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How to TEFL in China for North American Teachers of Chinese Descent

  • 4 min read
  • China

Finding any TEFL job in China, let alone a good one was not easy for me. I am a Canadian of Chinese descent. I look Chinese. And, you wouldn’t believe how often I was told by Chinese people in China that my English is very good.

In my job search, I stumbled upon a forum that discussed Chinese-looking people wanting to live and work in China. The main message was loud and clear: DON’T DO IT. People reported facing difficulty finding jobs and discrimination. Still, I wanted to live in China to learn more about my roots, and I was determined to go.

I find out much later that the reason for their seemingly out-right discrimination is really culturally and monetarily driven. In Chinese culture, how things look is very important. And parents, who pay premium tuition for their only child to go to a school that advertises foreign teachers, probably do not speak much English themselves. Couple these two factors together and you will get the fury of parents barging into the principal’s door angrily demanding their money back because a “Chinese” teacher is teaching English their child.

Still, I remained resolute, and I began all my cover letters with, “I am a Canadian of Chinese descent”. so that if it was a deal-breaker, then I’m not going to waste time going through the interview with them.


I found my first teaching English job to first-year students at a government-run college in the heart of the city of Guangzhou. The school was great. The salary was pretty good for the number of hours I had to teach, and they offered free accommodation!


One of the reasons people choose to teach English in China is that schools provide foreign teachers with paid accommodation. 

It has been the convention that all teachers (local and foreign) have an apartment to live on campus. With the sprawl of campuses built in more remote areas, many have opted for a place in the city off-campus.

As a foreigner, you might be able to negotiate for a slightly higher salary for choosing to rent your own apartment. And if you do choose to rent your own, do your research and don’t be surprised at possible price gauging.

Negotiating The Salary

The initial offer (or the amount posted on the job ad) is typically low. Most schools expect the foreigner to negotiate. If you get the vibe that this is possible, you can give a reasonable counter-offer and justify it. The school will usually meet you half-way. This process is a very delicate dance. And be very careful, especially if you are not confident in my negotiation skills.

When to Apply for Jobs

The best time of year to apply for jobs starts in April (mostly summer camps for July-August). It peaks in August (right before the start of the semester), and wanes in October. There’s usually another peak right after Chinese New Year, which marks the beginning of the second semester.

How to Get The Best TEFL Job

Other than through the typical recruiter or corporate franchise that you see on the daily TEFL job boards, the best way to get a good job in China while still overseas is through the recommendation of a foreign teacher (your friend) who already works there. It’s safer for you because your friend can vouch for the legitimacy of the school. It’s comfortable for the school, as they prefer to hire teachers based upon references rather than dealing with a stranger who may look great on a resume and not-so-great when he/she arrives.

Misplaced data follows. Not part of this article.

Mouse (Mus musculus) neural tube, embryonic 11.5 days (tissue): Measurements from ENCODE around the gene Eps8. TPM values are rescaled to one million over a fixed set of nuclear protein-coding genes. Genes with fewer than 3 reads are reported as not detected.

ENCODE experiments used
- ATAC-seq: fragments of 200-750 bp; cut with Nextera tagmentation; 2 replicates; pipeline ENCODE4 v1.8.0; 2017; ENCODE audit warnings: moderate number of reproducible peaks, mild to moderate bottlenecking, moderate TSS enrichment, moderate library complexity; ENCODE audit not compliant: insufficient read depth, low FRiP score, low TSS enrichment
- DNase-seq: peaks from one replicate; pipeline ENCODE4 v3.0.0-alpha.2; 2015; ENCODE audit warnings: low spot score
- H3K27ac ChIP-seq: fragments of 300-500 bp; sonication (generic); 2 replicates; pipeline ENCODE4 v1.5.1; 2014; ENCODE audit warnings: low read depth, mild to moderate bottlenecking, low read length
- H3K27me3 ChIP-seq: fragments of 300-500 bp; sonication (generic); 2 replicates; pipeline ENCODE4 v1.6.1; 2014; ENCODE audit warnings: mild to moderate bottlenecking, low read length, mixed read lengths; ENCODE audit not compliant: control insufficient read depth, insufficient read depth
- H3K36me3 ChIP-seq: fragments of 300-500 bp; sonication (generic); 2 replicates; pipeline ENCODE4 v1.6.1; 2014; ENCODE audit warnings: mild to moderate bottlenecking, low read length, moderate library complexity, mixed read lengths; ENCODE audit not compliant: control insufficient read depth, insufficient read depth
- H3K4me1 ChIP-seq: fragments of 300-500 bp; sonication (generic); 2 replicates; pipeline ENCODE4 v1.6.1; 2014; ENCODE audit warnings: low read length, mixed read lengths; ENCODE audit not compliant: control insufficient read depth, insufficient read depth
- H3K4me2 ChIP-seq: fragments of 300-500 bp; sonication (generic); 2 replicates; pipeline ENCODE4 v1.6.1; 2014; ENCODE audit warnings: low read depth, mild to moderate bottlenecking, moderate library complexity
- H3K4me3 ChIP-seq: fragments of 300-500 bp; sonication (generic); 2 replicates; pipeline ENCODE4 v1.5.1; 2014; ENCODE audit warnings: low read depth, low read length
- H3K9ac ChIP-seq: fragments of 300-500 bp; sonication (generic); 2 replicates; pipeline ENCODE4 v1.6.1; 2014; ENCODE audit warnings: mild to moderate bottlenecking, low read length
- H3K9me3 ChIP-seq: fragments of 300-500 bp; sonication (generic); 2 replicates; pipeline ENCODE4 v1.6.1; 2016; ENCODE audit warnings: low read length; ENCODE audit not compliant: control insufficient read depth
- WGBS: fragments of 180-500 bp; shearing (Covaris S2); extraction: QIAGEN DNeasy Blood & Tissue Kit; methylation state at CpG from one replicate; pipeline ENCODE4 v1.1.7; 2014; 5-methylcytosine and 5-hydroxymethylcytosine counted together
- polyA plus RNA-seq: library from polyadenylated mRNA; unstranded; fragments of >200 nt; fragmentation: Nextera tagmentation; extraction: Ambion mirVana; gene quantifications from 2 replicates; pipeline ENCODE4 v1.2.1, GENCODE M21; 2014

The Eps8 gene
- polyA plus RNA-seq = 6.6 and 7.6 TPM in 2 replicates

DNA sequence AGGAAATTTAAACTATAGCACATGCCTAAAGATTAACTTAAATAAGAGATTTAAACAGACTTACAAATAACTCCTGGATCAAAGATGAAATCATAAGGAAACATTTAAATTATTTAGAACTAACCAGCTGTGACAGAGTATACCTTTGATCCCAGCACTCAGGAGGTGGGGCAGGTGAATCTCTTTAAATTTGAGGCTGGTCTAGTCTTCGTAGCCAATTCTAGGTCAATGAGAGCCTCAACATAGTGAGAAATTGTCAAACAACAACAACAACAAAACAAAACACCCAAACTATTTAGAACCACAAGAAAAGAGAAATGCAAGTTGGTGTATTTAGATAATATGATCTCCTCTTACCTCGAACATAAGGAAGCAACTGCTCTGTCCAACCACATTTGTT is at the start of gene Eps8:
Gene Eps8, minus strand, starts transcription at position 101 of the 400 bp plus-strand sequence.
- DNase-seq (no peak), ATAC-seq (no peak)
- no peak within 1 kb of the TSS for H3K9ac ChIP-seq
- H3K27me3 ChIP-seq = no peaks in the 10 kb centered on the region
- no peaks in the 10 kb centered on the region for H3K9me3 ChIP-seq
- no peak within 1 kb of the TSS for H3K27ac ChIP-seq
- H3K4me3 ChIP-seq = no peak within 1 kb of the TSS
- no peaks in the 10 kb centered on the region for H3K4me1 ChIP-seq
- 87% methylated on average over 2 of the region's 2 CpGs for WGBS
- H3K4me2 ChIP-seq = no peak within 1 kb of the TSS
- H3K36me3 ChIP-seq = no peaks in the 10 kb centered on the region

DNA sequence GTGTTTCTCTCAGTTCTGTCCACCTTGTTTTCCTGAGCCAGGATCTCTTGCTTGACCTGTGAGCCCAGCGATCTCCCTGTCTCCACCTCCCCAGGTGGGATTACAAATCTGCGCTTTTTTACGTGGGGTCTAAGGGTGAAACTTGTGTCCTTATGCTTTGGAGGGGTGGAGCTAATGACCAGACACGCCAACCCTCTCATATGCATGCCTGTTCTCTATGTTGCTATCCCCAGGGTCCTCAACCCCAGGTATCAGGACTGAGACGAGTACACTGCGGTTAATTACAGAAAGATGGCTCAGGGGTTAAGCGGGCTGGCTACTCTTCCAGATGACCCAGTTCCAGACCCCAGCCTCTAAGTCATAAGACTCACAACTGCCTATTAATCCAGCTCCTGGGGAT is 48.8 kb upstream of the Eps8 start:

Avoid TEFL Internships or Cram Schools

A bad teaching experience can really ruin all the beautiful things that China has to offer. There are thousands of amazing jobs that become available every month, so there aren’t any reasons to be crammed in a classroom with 50 students or to pay any organization a fee for a TEFL internship.

Decent entry-level ESL teaching jobs in China pay a starting salary of 10,000 RMB per month, which is twice as much as what a typical TEFL internship or cram school job in China offers.

Get an Accredited TESOL / TEFL Certification

Your TESOL or TEFL certificate must be accredited at the national or provincial level to become eligible for government authentication. Accrediting bodies include TESL Canada or TESL Ontario for Canada and ACCET for the United States. For China, the minimum TESOL / TEFL certification requirement is 120 hours.

Read: How OnTESOL’s Course Improved My Teaching Experience in China

Work Visa

You should not teach English in China without a work visa.  The government is now cracking down on foreigners working illegally in China, and, as a result, the school may ask you to get a work visa prior to your arrival in order to avoid paying hefty fines.

Some people go to China with a tourist visa (L visa). A one-month tourist visa is common, which can be renewed in major cities without too much trouble, at least for a short time (say, a week). However, to convert a tourist visa (L visa) to a work (Z visa) is far more complicated and normally requires a departure from the mainland. For example, a friend had to take a flight to Hong Kong from Shanghai for a day to replace her business visa (F visa) with a work visa.

Most jobs advertised for Native English Speakers from Canada/USA offer assistance and pay for the cost of processing the work visa.

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